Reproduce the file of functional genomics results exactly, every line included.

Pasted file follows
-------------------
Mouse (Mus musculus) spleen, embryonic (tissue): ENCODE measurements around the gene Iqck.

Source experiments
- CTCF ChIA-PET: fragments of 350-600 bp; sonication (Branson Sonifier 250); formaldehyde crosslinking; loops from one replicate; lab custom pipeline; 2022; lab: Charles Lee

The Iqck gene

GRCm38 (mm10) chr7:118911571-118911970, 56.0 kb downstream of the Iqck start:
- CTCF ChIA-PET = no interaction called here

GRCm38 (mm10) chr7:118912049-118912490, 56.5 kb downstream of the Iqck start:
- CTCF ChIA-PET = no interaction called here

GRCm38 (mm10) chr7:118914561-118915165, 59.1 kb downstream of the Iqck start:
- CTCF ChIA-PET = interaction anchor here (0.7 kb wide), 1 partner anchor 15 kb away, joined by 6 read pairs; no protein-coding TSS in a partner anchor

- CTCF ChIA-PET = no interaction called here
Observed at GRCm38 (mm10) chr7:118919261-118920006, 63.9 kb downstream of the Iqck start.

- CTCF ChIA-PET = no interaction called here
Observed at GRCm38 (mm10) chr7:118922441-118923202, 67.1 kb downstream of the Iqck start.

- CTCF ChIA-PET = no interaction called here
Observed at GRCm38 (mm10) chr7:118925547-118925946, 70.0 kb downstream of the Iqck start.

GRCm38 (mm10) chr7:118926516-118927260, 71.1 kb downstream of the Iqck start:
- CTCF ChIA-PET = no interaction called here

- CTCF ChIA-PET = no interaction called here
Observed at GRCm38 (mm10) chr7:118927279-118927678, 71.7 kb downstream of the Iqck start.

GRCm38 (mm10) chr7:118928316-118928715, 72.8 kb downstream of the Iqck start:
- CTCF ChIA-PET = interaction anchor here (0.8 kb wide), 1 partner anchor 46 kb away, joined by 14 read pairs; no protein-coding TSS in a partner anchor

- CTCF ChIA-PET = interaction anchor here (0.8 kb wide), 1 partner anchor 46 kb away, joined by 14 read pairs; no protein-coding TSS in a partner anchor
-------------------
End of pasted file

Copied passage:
Mouse (Mus musculus) spleen, embryonic (tissue): ENCODE measurements around the gene Iqck.

Source experiments
- CTCF ChIA-PET: fragments of 350-600 bp; sonication (Branson Sonifier 250); formaldehyde crosslinking; loops from one replicate; lab custom pipeline; 2022; lab: Charles Lee

The Iqck gene

GRCm38 (mm10) chr7:118911571-118911970, 56.0 kb downstream of the Iqck start:
- CTCF ChIA-PET = no interaction called here

GRCm38 (mm10) chr7:118912049-118912490, 56.5 kb downstream of the Iqck start:
- CTCF ChIA-PET = no interaction called here

GRCm38 (mm10) chr7:118914561-118915165, 59.1 kb downstream of the Iqck start:
- CTCF ChIA-PET = interaction anchor here (0.7 kb wide), 1 partner anchor 15 kb away, joined by 6 read pairs; no protein-coding TSS in a partner anchor

- CTCF ChIA-PET = no interaction called here
Observed at GRCm38 (mm10) chr7:118919261-118920006, 63.9 kb downstream of the Iqck start.

- CTCF ChIA-PET = no interaction called here
Observed at GRCm38 (mm10) chr7:118922441-118923202, 67.1 kb downstream of the Iqck start.

- CTCF ChIA-PET = no interaction called here
Observed at GRCm38 (mm10) chr7:118925547-118925946, 70.0 kb downstream of the Iqck start.

GRCm38 (mm10) chr7:118926516-118927260, 71.1 kb downstream of the Iqck start:
- CTCF ChIA-PET = no interaction called here

- CTCF ChIA-PET = no interaction called here
Observed at GRCm38 (mm10) chr7:118927279-118927678, 71.7 kb downstream of the Iqck start.

GRCm38 (mm10) chr7:118928316-118928715, 72.8 kb downstream of the Iqck start:
- CTCF ChIA-PET = interaction anchor here (0.8 kb wide), 1 partner anchor 46 kb away, joined by 14 read pairs; no protein-coding TSS in a partner anchor

- CTCF ChIA-PET = interaction anchor here (0.8 kb wide), 1 partner anchor 46 kb away, joined by 14 read pairs; no protein-coding TSS in a partner anchor